We are able to experience much more of the culture & people here, than we would if we lived in the little America that is base living.
I love living where we do.
We are nestled amongst the natives. We live about 1 minute (walking) from the seawall.
Walking through our neighborhood, there are little Japanese shops, restaurants & schools.
Houses have very small yards, but Okinawans know how to grow things in little spaces. They cultivate beautiful gardens from pots & on land no bigger than most peoples garages back in the states.
The people here are, from an American perspective, quiet, respectful & polite (perhaps uberly so).
There are many little culture things which I am learning. Like you never directly hand your credit card to a cashier–you should put it in a tray & then they will pick it up from there.
They also value cleanliness–their respectful customs spill over into all matters sanitary.
Toilets & bathrooms here add a whole other dimension to personal hygiene. One of the first bathrooms I visited was in a restaurant. The toilet was not just a toilet, it was a high-tech, amped up version of what you & I know to be a toilet. There were dozens buttons all along the side of the toilet (all written in Japanese characters, of course), which I’m still not quite sure their purpose.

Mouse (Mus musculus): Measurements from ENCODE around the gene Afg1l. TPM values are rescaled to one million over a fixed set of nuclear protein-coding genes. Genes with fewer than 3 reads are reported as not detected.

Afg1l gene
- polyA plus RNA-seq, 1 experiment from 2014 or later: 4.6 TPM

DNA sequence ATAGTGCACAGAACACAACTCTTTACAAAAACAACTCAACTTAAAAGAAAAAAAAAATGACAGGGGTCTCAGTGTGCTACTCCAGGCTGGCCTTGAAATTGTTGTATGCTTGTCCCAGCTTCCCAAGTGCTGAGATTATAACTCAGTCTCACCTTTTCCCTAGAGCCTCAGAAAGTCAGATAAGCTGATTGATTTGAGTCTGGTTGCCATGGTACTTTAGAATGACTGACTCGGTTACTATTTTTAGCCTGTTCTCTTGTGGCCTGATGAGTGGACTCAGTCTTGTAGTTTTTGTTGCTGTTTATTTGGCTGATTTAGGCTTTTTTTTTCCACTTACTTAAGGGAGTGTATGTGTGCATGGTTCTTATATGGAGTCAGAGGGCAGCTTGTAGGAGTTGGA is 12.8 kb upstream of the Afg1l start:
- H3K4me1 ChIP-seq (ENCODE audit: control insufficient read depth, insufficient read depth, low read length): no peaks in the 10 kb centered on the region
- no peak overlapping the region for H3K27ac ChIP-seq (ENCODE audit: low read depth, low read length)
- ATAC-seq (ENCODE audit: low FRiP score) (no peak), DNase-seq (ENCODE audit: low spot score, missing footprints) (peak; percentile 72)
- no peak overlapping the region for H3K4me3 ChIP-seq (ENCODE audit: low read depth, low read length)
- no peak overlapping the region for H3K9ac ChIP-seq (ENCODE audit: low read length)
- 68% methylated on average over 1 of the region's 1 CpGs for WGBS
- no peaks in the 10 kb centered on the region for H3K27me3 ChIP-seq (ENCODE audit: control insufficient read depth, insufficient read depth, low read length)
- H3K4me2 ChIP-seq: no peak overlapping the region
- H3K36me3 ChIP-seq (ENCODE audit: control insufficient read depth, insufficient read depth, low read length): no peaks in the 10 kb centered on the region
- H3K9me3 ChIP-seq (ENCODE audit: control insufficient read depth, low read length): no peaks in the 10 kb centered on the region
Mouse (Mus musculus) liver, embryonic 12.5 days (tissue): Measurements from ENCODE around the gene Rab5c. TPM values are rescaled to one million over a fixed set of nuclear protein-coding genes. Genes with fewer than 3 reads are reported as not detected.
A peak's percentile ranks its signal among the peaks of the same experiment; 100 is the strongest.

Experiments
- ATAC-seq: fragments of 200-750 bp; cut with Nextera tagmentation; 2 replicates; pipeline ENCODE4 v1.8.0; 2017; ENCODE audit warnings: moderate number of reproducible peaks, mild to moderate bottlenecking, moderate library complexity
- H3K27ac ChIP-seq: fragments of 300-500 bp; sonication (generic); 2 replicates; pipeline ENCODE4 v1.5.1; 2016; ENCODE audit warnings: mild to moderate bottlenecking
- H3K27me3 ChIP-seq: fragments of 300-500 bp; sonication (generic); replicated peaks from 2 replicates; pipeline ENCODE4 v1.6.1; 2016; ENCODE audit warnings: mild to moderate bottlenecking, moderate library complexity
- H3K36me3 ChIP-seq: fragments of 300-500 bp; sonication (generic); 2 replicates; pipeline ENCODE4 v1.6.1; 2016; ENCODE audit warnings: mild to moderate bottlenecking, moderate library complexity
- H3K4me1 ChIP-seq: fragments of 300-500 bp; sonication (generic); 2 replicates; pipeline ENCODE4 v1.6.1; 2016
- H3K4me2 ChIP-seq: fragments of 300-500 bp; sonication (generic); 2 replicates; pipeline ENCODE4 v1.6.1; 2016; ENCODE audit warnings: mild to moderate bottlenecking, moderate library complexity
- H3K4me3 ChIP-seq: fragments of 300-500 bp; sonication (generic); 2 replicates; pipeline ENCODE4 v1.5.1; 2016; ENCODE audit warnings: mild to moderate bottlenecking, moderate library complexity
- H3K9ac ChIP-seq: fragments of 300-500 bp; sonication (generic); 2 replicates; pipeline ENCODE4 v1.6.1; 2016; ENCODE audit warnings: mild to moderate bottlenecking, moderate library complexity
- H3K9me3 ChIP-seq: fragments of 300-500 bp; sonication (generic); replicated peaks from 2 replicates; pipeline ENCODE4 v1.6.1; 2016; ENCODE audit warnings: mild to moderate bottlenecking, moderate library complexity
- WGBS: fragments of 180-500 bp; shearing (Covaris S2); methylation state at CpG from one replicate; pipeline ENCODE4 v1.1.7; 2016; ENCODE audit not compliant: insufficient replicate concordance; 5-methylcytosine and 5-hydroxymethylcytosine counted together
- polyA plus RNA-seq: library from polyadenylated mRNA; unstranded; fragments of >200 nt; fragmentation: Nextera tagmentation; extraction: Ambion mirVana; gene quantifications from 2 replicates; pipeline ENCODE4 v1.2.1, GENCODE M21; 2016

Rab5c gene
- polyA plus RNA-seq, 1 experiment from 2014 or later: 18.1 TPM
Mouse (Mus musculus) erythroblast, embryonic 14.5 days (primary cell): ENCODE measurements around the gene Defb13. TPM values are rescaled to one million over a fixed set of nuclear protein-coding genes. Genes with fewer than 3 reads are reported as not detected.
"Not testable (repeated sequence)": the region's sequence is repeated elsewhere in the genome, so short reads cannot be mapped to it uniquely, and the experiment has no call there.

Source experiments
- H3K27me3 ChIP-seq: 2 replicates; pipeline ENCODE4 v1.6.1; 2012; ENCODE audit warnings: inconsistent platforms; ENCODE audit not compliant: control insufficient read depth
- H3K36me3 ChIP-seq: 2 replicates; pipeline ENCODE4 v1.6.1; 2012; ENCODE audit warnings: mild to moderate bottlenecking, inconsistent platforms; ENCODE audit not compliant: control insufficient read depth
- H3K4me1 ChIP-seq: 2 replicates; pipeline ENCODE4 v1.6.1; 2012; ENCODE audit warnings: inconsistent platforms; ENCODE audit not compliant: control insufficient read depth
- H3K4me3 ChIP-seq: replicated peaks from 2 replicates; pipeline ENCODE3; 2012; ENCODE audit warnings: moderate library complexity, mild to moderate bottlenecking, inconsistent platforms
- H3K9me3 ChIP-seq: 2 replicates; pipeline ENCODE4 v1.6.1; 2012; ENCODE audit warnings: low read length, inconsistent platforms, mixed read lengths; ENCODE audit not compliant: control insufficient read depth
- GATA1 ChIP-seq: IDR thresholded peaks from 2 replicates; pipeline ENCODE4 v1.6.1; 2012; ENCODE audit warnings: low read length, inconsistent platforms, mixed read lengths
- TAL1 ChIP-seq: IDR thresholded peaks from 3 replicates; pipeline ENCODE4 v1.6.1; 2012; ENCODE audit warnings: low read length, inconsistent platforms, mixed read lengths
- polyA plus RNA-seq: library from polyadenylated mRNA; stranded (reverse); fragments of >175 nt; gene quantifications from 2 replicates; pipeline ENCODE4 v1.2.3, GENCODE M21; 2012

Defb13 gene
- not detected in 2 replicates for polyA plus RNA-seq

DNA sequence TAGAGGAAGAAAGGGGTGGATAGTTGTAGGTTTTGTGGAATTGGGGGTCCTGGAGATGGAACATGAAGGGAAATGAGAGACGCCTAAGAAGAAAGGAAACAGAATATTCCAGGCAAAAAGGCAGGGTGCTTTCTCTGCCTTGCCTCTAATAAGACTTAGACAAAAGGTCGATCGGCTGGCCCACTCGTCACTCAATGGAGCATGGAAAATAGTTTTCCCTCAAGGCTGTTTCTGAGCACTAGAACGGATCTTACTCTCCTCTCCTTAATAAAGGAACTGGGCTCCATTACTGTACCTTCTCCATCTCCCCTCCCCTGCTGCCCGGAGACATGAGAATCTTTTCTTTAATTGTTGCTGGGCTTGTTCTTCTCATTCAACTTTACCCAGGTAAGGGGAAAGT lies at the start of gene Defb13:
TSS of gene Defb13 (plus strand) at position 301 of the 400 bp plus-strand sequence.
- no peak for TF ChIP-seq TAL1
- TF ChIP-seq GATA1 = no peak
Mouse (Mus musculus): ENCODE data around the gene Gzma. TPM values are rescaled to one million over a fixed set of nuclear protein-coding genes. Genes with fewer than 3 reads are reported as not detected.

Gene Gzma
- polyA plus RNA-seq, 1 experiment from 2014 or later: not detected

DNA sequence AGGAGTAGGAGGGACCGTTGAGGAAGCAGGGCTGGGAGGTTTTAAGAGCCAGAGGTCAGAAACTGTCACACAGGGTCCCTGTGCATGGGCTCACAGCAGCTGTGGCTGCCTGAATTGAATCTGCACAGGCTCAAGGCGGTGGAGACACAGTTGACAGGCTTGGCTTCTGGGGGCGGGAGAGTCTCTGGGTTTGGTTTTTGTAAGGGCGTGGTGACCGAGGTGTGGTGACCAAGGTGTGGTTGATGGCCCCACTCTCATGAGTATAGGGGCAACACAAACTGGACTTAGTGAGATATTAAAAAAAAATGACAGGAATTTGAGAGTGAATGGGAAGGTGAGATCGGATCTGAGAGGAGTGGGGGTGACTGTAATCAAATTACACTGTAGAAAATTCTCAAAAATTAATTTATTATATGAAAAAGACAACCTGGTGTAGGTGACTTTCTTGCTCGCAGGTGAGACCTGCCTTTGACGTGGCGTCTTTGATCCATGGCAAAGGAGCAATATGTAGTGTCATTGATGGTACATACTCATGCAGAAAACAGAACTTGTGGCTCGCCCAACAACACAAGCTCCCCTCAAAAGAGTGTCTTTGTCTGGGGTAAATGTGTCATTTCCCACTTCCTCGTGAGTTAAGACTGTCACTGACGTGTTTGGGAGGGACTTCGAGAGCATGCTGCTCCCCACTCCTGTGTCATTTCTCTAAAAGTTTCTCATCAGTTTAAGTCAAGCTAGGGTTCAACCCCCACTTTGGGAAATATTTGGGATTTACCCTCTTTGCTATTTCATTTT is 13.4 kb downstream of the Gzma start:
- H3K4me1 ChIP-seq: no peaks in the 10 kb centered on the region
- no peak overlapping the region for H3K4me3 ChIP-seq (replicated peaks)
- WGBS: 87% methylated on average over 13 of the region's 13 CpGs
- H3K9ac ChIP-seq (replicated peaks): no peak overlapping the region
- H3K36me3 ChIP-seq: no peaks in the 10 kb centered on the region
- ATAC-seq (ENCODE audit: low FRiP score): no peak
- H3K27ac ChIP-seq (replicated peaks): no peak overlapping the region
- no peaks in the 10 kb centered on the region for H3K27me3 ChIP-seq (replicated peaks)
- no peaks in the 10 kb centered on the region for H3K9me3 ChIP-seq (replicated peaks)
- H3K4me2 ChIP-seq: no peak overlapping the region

The single toilet bathroom was stocked with wipes (to wipe the toilet bowl before using, of course), soaps, cloths, & other items for making sure you never had to come in direct contact with even one germ.
(I thought maybe this was unique bathroom, but all other off-base bathrooms/toilets I have visited are similar in style & approach.)
Grocery shopping has been an eye opener.
Joseph & I went shopping at the neighborhood grocery store, about a half mile from our house, & loved seeing how completely different EVERYTHING, I mean everything, is.